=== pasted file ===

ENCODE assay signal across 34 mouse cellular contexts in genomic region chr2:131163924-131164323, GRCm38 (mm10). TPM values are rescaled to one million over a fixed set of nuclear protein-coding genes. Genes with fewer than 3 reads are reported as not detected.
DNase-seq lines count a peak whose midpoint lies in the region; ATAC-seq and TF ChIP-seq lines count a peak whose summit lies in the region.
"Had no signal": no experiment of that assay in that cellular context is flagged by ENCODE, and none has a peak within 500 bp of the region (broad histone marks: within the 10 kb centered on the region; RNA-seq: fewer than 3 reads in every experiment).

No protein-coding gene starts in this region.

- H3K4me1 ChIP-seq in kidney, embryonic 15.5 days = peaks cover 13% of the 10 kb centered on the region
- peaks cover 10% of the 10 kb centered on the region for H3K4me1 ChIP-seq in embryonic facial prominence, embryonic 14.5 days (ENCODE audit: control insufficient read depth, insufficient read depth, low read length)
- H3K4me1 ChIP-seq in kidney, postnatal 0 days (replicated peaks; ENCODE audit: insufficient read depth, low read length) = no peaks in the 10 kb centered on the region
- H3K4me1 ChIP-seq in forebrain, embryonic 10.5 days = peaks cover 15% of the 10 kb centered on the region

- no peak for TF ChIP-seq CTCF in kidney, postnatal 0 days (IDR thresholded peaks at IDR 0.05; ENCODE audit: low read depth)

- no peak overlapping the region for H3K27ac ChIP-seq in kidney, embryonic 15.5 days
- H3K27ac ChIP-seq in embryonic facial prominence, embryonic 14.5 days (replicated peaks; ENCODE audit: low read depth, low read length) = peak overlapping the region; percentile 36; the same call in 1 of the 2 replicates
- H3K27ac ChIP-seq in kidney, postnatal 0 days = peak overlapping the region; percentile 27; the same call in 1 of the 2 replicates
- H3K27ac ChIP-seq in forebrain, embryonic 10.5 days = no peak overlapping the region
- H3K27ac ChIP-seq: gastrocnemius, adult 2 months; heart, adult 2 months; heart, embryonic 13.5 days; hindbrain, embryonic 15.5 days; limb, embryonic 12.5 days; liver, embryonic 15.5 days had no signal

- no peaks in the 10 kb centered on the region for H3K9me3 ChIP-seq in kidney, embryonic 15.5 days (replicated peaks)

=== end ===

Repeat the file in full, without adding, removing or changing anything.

ENCODE assay signal across 34 mouse cellular contexts in genomic region chr2:131163924-131164323, GRCm38 (mm10). TPM values are rescaled to one million over a fixed set of nuclear protein-coding genes. Genes with fewer than 3 reads are reported as not detected.
DNase-seq lines count a peak whose midpoint lies in the region; ATAC-seq and TF ChIP-seq lines count a peak whose summit lies in the region.
"Had no signal": no experiment of that assay in that cellular context is flagged by ENCODE, and none has a peak within 500 bp of the region (broad histone marks: within the 10 kb centered on the region; RNA-seq: fewer than 3 reads in every experiment).

No protein-coding gene starts in this region.

- H3K4me1 ChIP-seq in kidney, embryonic 15.5 days = peaks cover 13% of the 10 kb centered on the region
- peaks cover 10% of the 10 kb centered on the region for H3K4me1 ChIP-seq in embryonic facial prominence, embryonic 14.5 days (ENCODE audit: control insufficient read depth, insufficient read depth, low read length)
- H3K4me1 ChIP-seq in kidney, postnatal 0 days (replicated peaks; ENCODE audit: insufficient read depth, low read length) = no peaks in the 10 kb centered on the region
- H3K4me1 ChIP-seq in forebrain, embryonic 10.5 days = peaks cover 15% of the 10 kb centered on the region

- no peak for TF ChIP-seq CTCF in kidney, postnatal 0 days (IDR thresholded peaks at IDR 0.05; ENCODE audit: low read depth)

- no peak overlapping the region for H3K27ac ChIP-seq in kidney, embryonic 15.5 days
- H3K27ac ChIP-seq in embryonic facial prominence, embryonic 14.5 days (replicated peaks; ENCODE audit: low read depth, low read length) = peak overlapping the region; percentile 36; the same call in 1 of the 2 replicates
- H3K27ac ChIP-seq in kidney, postnatal 0 days = peak overlapping the region; percentile 27; the same call in 1 of the 2 replicates
- H3K27ac ChIP-seq in forebrain, embryonic 10.5 days = no peak overlapping the region
- H3K27ac ChIP-seq: gastrocnemius, adult 2 months; heart, adult 2 months; heart, embryonic 13.5 days; hindbrain, embryonic 15.5 days; limb, embryonic 12.5 days; liver, embryonic 15.5 days had no signal

- no peaks in the 10 kb centered on the region for H3K9me3 ChIP-seq in kidney, embryonic 15.5 days (replicated peaks)